Completed British 19th C, except portraits, Maritime Subjects, Scotland: Artists and Subjects 43 Are these views by Thomas Stuart Smith looking east towards the Bay of Naples?

Boats on the Coast
Topic: Subject or sitter

Probably a view taken from west of Posilippo, looking east towards the Bay of Naples. Can anyone confirm this? See also,

The fishing boats are characteristic of the area. Interesting man, Mr Smith: would bear more investigation.

Pieter van der Merwe, Maritime Subjects, Entry reviewed by Art UK

Completed, Outcome

Edward Stone,

This discussion is now closed. The painting has been retitled 'The Hotel Luna Convento, Amalfi'. A painting description has also been added to the Art UK record and will be visible on the site in due course. Two other records of paintings in The Stirling Smith Art Gallery & Museum's collection have been similarly retitled as a result of this discussion.

Thank you to all for participating in this discussion. To those viewing this discussion for the first time, please see below for all comments that led to this conclusion.


Martin Hopkinson,

This view should be checked against those by Giacinto Gigante in an album of c. 100 pencil drawings in the Hunterian Art Gallery, University of Glasgow [ no images yet on line]. Many of them are views of Naples , its coast and its environs from the north. The Gigante brothers have received quite a bit of attention in Naples in recent years
Copac records the whereabouts of publications on them in major British libraries - the catalogue of the 2006 exhibition held in the Museo Diego Aragona Pignatelli Corte, Naples 'I colori della Campania:omaggio a Giacinto Gigante' , Electa, Naples should lead one to other publications on views of the Neapolitan coast of the period. It may well be that Stuart Smith was aware of the work of the Gigantes and of other members of the Scuola di Posilippo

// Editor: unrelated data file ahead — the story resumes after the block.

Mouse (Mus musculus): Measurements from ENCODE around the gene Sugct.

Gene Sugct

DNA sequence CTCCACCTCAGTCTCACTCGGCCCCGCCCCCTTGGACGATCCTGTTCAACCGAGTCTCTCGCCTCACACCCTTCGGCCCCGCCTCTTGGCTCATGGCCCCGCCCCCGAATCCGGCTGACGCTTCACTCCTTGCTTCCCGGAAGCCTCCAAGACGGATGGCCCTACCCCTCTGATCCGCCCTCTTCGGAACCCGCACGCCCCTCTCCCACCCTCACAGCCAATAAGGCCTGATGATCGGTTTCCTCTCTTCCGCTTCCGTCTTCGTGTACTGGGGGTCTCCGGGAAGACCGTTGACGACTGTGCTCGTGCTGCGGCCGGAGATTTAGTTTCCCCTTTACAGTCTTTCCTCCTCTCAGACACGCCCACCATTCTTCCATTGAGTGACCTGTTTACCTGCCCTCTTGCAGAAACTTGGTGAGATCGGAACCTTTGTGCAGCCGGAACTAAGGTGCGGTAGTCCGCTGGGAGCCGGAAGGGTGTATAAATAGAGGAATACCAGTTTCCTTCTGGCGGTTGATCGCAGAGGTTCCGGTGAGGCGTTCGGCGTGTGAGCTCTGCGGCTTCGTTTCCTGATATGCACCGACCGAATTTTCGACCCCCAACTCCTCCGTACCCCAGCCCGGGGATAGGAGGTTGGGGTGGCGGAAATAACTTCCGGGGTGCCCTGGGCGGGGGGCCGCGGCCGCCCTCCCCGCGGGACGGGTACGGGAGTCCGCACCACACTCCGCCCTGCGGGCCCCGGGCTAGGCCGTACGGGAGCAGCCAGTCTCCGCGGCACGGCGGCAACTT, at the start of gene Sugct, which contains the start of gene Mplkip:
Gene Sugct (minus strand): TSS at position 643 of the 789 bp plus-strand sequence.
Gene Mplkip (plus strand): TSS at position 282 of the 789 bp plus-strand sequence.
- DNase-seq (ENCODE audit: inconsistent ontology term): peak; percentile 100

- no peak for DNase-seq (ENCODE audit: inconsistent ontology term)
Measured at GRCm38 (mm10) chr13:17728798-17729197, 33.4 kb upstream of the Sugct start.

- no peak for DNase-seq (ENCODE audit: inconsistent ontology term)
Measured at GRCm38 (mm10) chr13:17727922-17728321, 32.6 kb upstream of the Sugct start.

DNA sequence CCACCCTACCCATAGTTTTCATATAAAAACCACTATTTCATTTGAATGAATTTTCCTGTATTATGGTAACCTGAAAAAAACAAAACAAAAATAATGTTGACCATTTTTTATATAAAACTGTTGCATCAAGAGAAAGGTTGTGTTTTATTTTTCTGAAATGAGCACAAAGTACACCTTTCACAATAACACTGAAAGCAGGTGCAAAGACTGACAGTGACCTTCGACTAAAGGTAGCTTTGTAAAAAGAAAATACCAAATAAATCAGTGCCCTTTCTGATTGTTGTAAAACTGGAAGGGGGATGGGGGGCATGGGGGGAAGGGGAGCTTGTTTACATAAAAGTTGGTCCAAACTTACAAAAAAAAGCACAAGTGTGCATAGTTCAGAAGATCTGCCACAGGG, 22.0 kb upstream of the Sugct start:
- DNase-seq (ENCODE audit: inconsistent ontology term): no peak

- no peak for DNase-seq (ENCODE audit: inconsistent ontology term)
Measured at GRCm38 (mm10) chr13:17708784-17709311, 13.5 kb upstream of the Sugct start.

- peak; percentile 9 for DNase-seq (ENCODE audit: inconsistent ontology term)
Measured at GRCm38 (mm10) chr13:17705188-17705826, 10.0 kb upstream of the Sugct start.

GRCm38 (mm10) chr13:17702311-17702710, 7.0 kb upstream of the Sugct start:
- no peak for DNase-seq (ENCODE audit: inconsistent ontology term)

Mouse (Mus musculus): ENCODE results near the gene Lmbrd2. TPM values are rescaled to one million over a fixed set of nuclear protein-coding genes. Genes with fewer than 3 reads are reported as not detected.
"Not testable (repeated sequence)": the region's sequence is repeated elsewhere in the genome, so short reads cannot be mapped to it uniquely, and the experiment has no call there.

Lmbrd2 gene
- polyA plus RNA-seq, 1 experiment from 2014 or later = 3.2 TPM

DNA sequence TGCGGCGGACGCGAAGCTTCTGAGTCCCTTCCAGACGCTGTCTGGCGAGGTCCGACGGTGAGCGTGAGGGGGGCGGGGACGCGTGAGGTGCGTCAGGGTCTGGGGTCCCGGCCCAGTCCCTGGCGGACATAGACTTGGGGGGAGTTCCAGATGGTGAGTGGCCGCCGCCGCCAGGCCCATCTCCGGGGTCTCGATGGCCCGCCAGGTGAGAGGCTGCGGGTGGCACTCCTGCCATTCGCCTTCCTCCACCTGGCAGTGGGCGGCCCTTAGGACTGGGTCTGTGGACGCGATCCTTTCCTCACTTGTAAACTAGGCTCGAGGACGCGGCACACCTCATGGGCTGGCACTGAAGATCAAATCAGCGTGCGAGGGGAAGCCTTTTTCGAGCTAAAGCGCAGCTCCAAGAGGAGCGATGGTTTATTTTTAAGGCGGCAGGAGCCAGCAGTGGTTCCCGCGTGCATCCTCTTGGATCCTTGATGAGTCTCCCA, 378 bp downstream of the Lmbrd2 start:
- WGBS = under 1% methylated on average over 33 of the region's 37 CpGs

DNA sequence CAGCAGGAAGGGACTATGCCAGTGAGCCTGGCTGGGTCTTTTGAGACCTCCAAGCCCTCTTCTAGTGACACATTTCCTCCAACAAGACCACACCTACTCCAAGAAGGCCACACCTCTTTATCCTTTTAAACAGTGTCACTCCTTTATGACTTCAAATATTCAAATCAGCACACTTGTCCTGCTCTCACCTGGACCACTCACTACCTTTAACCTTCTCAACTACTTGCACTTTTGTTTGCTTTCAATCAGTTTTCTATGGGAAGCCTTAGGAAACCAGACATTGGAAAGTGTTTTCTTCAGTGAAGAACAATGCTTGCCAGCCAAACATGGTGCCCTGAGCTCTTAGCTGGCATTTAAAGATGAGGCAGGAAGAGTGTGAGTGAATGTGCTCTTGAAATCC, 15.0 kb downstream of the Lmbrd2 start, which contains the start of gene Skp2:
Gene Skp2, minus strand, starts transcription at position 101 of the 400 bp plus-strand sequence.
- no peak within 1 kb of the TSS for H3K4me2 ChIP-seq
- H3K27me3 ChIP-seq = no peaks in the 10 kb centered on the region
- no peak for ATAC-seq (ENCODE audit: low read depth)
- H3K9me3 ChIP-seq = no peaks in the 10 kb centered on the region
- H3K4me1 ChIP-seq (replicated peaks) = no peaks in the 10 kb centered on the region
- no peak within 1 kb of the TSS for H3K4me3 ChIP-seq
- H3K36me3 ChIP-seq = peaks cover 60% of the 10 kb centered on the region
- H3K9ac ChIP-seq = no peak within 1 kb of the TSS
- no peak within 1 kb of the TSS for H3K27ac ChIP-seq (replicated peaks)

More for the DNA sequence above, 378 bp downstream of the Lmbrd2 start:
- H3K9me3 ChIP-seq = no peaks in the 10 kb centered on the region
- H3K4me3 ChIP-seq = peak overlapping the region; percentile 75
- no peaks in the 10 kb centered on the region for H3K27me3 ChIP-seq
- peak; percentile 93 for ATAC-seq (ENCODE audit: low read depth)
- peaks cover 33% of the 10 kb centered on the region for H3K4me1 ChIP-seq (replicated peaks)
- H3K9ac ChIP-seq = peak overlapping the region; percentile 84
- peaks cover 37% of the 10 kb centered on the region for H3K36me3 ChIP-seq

This is one of those cases where the consulting of books and exhibition catalogues may be more fruitful than searching the internet for the achievement of greater accuracy

Kieran Owens,

The scene depicted here would appear to have been painted in Amalfi, from a point on the Via Lungomare die Cavalieri, looking north east towards the famous Hotel Luna Convento (on the left) and the Torre de Saracena (on the right) on the Via Pantalone Comite. See the three attached composites for comparison.

The Hotel Luna Convento might also have ben a place where Thomas Stuart Smith stayed, as might be suggested by the presence of many famous international visitors who are featured on the hotel's website here, including the above-mentioned Giacinto Gigante:

It could well be that the hotel also holds a record of a Smith visit or visits and there might a similar piece of ephemera in their "Golden Books".

One feature of this discussion's painting is the far distant mountain range, which does not appear in the modern photographs. Another is the large craggy rock formation on the right-hand-side of the painting, which also does not feature in the real world at this location. Could these have been added to give the composition some body? Or is there another point along the coastline that looks identical to Amalfi?

2 attachments
Kieran Owens,

The first attachment did not upload, so here's hoping....

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Thank you all: I agree. I raised this one at least a year ago but it must only just had a collection response to become a discussion so I can no longer remember why I thought it was Naples -which can most charitably now be called a 'near-ish miss'.

Perhaps the collection would like to consider retitling 'Amalfi, seen from the west' or something similar and the other one -
perhaps 'Fishing boats off Amalfi' ?